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What is the term for a language that is a second language for most of the people that use it? For example, when the Portuguese traded with East African countries in the 1700's, none of them spoke their mother tongue. English can also been seen as this type of language. It is two words and sounds Latin.

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    You're probably thinking of lingua franca, which designates a language which is no one's native language but employed for communication between speakers of different languages. – StoneyB May 15 '16 at 10:27
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    The answer is of course klingon. It probably has the fewest native speakers. – Anony-Mousse May 15 '16 at 13:32
  • This was a crossword type of question? Amazingly, although users have mentioned it in various answers in the past, I could not find any question that had "lingua franca" as its answer. – Mari-Lou A May 16 '16 at 8:01
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lingua franca

From the Merriam Webster dictionary:

lin·gua fran·ca \ˈliŋ-gwə-ˈfraŋ-kə\

noun

: a language that is used among people who speak various different languages

Full Definition

  1. often capitalized : a common language consisting of Italian mixed with French, Spanish, Greek, and Arabic that was formerly spoken in Mediterranean ports

  2. : any of various languages used as common or commercial tongues among peoples of diverse speech

  3. : something resembling a common language

Plural: lingua francas or lin·guae fran·cae -gwē-ˈfraŋ-(ˌ)kē\

Examples

English is used as a lingua franca among many airline pilots.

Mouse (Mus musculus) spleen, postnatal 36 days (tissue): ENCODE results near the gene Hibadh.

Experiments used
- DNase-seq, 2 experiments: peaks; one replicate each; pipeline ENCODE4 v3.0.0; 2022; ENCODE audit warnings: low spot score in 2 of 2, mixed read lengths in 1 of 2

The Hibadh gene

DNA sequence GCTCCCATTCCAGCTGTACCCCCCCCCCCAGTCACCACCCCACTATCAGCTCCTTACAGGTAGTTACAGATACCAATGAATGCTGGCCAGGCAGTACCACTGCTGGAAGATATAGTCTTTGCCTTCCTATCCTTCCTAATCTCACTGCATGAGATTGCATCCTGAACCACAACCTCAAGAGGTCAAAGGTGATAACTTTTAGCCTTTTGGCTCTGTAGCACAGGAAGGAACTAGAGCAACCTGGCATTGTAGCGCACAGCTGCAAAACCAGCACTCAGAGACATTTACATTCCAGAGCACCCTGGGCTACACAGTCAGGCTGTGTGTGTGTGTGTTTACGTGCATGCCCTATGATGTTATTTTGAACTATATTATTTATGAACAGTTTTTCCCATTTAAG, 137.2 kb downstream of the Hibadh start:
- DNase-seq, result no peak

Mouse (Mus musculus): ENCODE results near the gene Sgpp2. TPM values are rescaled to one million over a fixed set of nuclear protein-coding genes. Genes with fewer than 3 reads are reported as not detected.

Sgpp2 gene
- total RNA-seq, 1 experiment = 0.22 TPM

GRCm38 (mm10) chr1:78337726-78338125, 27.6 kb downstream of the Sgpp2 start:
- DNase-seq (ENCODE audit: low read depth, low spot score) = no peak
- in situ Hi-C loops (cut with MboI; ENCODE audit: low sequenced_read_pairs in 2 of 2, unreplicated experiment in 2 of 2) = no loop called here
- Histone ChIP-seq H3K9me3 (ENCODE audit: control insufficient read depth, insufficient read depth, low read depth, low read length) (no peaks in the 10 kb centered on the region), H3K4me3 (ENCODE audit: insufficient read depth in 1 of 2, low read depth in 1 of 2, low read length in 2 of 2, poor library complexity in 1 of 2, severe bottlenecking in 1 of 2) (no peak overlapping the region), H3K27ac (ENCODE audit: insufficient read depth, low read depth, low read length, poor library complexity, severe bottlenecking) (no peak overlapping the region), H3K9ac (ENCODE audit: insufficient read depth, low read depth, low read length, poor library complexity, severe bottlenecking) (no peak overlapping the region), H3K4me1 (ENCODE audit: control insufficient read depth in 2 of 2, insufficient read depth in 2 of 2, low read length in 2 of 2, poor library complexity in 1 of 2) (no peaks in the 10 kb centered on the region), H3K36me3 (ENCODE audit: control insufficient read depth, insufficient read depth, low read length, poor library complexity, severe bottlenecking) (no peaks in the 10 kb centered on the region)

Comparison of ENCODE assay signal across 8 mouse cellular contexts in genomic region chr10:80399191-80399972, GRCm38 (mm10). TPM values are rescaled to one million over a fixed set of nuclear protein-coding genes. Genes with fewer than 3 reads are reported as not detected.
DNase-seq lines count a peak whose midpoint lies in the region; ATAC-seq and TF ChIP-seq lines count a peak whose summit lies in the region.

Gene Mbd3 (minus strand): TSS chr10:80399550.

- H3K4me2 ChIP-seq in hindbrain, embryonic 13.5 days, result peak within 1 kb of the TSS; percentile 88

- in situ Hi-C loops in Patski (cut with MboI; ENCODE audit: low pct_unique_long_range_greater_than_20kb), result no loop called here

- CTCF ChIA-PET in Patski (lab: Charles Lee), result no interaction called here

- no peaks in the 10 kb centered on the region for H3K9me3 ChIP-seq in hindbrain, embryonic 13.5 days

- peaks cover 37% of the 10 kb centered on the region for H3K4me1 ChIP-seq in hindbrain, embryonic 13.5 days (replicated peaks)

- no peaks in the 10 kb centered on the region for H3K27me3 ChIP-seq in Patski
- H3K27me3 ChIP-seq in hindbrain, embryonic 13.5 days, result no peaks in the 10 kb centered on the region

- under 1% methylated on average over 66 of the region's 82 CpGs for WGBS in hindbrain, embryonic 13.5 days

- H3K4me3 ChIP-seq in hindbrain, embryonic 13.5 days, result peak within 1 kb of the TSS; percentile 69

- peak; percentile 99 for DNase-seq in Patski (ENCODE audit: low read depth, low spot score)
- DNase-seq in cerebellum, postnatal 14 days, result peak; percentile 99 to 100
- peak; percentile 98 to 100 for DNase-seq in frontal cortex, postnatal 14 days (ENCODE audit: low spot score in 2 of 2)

Origin: Italian, literally, Frankish language.

First use: 1619

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    Please provide a link to the original page or answer; Quote only the relevant portion; Provide the name of the original author, wherever possible." – NVZ May 15 '16 at 10:31
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    Funny, I always thought the "original" lingua franca was French, but it was Italian! – Fattie May 15 '16 at 13:14
  • @JoeBlow Nah, but the French gave us something similar. We call it the metric system. – candied_orange May 15 '16 at 17:47
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    @JoeBlow According to Wikipedia: Frankish (also Old Franconian) was the West Germanic language spoken by the Franks between the 4th and 8th century. The language itself is poorly attested, but it gave rise to numerous loanwords in Old French. The Franks "... are historically first known as a group of Germanic tribes that inhabited the land between the Lower and Middle Rhine in the 3rd century AD, and second as the people of Gaul who merged with the Gallo-Roman populations during succeeding centuries ..." – Agi Hammerthief May 15 '16 at 18:46
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    ... so the original Lingua Franca was Frankish (which evolved into Old French), not Italian. The phrase "Lingua Franca", as I understand it, is Italian. – Agi Hammerthief May 15 '16 at 18:47

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